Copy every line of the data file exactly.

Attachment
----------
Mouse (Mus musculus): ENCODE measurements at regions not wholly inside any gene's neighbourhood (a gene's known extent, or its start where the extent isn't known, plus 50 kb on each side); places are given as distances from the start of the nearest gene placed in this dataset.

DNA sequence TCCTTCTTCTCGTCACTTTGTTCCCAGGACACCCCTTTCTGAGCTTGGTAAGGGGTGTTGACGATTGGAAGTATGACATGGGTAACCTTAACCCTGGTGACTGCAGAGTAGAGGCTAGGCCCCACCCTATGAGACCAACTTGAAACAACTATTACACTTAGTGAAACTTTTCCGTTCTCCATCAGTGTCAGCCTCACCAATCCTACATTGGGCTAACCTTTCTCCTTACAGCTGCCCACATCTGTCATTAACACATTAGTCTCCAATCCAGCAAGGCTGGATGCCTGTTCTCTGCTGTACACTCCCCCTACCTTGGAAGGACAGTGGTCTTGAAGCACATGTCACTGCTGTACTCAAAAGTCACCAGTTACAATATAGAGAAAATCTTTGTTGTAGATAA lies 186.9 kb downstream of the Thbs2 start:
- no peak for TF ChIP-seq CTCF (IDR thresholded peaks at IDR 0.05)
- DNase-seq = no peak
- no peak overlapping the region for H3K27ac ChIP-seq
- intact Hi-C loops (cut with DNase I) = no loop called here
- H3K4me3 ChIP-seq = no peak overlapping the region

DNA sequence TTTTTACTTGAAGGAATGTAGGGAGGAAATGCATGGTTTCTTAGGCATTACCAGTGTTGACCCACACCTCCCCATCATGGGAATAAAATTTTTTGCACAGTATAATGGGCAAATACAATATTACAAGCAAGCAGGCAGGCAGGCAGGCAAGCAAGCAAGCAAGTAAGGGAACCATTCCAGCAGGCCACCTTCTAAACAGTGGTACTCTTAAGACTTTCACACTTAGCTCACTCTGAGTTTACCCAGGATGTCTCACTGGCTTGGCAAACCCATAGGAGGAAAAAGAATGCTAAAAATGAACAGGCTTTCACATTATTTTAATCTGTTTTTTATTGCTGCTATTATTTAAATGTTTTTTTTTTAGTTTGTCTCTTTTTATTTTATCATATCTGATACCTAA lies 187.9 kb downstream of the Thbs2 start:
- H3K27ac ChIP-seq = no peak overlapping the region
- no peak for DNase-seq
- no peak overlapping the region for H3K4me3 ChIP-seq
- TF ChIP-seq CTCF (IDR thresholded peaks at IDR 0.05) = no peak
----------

Mouse (Mus musculus): ENCODE measurements at regions not wholly inside any gene's neighbourhood (a gene's known extent, or its start where the extent isn't known, plus 50 kb on each side); places are given as distances from the start of the nearest gene placed in this dataset.

DNA sequence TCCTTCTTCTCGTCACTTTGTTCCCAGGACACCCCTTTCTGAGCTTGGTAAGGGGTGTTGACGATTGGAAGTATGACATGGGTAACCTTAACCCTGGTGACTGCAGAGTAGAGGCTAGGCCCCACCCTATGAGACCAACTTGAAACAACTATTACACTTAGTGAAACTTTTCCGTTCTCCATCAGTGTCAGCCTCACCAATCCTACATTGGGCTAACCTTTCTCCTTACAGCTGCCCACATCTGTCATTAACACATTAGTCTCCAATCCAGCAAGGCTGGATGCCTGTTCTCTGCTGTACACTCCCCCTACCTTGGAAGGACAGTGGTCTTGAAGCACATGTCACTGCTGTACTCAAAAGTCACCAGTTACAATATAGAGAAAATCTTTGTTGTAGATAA lies 186.9 kb downstream of the Thbs2 start:
- no peak for TF ChIP-seq CTCF (IDR thresholded peaks at IDR 0.05)
- DNase-seq = no peak
- no peak overlapping the region for H3K27ac ChIP-seq
- intact Hi-C loops (cut with DNase I) = no loop called here
- H3K4me3 ChIP-seq = no peak overlapping the region

DNA sequence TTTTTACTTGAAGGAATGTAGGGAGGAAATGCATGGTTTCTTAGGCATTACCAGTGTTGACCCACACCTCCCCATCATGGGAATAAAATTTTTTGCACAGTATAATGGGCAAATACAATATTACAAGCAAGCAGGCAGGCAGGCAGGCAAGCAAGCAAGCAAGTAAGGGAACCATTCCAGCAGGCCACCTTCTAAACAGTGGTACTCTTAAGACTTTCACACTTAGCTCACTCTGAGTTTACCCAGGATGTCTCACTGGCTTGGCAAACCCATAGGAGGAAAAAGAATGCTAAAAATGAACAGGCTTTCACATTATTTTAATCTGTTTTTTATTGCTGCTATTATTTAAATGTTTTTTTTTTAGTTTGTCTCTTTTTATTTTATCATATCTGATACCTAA lies 187.9 kb downstream of the Thbs2 start:
- H3K27ac ChIP-seq = no peak overlapping the region
- no peak for DNase-seq
- no peak overlapping the region for H3K4me3 ChIP-seq
- TF ChIP-seq CTCF (IDR thresholded peaks at IDR 0.05) = no peak